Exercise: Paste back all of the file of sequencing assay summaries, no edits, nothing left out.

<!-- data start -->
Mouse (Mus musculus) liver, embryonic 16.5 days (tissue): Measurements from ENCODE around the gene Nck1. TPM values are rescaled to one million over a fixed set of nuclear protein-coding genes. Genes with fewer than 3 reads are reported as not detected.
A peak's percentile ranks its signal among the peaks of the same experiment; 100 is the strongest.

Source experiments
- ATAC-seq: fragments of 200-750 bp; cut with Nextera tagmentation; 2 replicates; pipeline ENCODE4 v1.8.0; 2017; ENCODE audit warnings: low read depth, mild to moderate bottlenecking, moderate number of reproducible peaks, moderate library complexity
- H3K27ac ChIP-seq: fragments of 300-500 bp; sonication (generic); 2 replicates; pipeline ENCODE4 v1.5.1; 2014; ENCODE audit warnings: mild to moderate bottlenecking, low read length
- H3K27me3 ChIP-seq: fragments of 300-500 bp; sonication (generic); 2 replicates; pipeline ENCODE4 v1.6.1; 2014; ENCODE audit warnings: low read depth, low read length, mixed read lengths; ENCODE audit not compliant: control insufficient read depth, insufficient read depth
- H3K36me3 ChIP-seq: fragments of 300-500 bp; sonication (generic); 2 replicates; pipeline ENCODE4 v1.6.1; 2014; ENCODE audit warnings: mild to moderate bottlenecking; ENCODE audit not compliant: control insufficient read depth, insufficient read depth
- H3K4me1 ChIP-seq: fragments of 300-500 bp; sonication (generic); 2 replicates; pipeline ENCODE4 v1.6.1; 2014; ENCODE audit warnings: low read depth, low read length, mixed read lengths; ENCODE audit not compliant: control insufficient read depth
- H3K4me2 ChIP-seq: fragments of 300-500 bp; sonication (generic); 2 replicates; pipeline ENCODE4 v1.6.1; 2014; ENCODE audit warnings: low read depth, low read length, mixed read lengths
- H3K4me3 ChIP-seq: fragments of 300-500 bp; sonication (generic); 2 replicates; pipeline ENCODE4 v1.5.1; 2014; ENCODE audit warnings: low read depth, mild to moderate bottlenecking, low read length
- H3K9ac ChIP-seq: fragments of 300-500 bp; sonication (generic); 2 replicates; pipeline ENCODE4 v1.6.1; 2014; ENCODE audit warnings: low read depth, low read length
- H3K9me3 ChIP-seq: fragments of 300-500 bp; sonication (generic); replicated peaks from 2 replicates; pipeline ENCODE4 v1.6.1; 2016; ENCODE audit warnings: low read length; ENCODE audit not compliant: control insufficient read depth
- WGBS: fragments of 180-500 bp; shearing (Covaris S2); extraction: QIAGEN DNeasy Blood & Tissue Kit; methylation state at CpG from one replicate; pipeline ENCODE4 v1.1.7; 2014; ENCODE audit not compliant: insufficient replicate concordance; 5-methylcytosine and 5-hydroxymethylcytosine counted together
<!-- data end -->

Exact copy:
Mouse (Mus musculus) liver, embryonic 16.5 days (tissue): Measurements from ENCODE around the gene Nck1. TPM values are rescaled to one million over a fixed set of nuclear protein-coding genes. Genes with fewer than 3 reads are reported as not detected.
A peak's percentile ranks its signal among the peaks of the same experiment; 100 is the strongest.

Source experiments
- ATAC-seq: fragments of 200-750 bp; cut with Nextera tagmentation; 2 replicates; pipeline ENCODE4 v1.8.0; 2017; ENCODE audit warnings: low read depth, mild to moderate bottlenecking, moderate number of reproducible peaks, moderate library complexity
- H3K27ac ChIP-seq: fragments of 300-500 bp; sonication (generic); 2 replicates; pipeline ENCODE4 v1.5.1; 2014; ENCODE audit warnings: mild to moderate bottlenecking, low read length
- H3K27me3 ChIP-seq: fragments of 300-500 bp; sonication (generic); 2 replicates; pipeline ENCODE4 v1.6.1; 2014; ENCODE audit warnings: low read depth, low read length, mixed read lengths; ENCODE audit not compliant: control insufficient read depth, insufficient read depth
- H3K36me3 ChIP-seq: fragments of 300-500 bp; sonication (generic); 2 replicates; pipeline ENCODE4 v1.6.1; 2014; ENCODE audit warnings: mild to moderate bottlenecking; ENCODE audit not compliant: control insufficient read depth, insufficient read depth
- H3K4me1 ChIP-seq: fragments of 300-500 bp; sonication (generic); 2 replicates; pipeline ENCODE4 v1.6.1; 2014; ENCODE audit warnings: low read depth, low read length, mixed read lengths; ENCODE audit not compliant: control insufficient read depth
- H3K4me2 ChIP-seq: fragments of 300-500 bp; sonication (generic); 2 replicates; pipeline ENCODE4 v1.6.1; 2014; ENCODE audit warnings: low read depth, low read length, mixed read lengths
- H3K4me3 ChIP-seq: fragments of 300-500 bp; sonication (generic); 2 replicates; pipeline ENCODE4 v1.5.1; 2014; ENCODE audit warnings: low read depth, mild to moderate bottlenecking, low read length
- H3K9ac ChIP-seq: fragments of 300-500 bp; sonication (generic); 2 replicates; pipeline ENCODE4 v1.6.1; 2014; ENCODE audit warnings: low read depth, low read length
- H3K9me3 ChIP-seq: fragments of 300-500 bp; sonication (generic); replicated peaks from 2 replicates; pipeline ENCODE4 v1.6.1; 2016; ENCODE audit warnings: low read length; ENCODE audit not compliant: control insufficient read depth
- WGBS: fragments of 180-500 bp; shearing (Covaris S2); extraction: QIAGEN DNeasy Blood & Tissue Kit; methylation state at CpG from one replicate; pipeline ENCODE4 v1.1.7; 2014; ENCODE audit not compliant: insufficient replicate concordance; 5-methylcytosine and 5-hydroxymethylcytosine counted together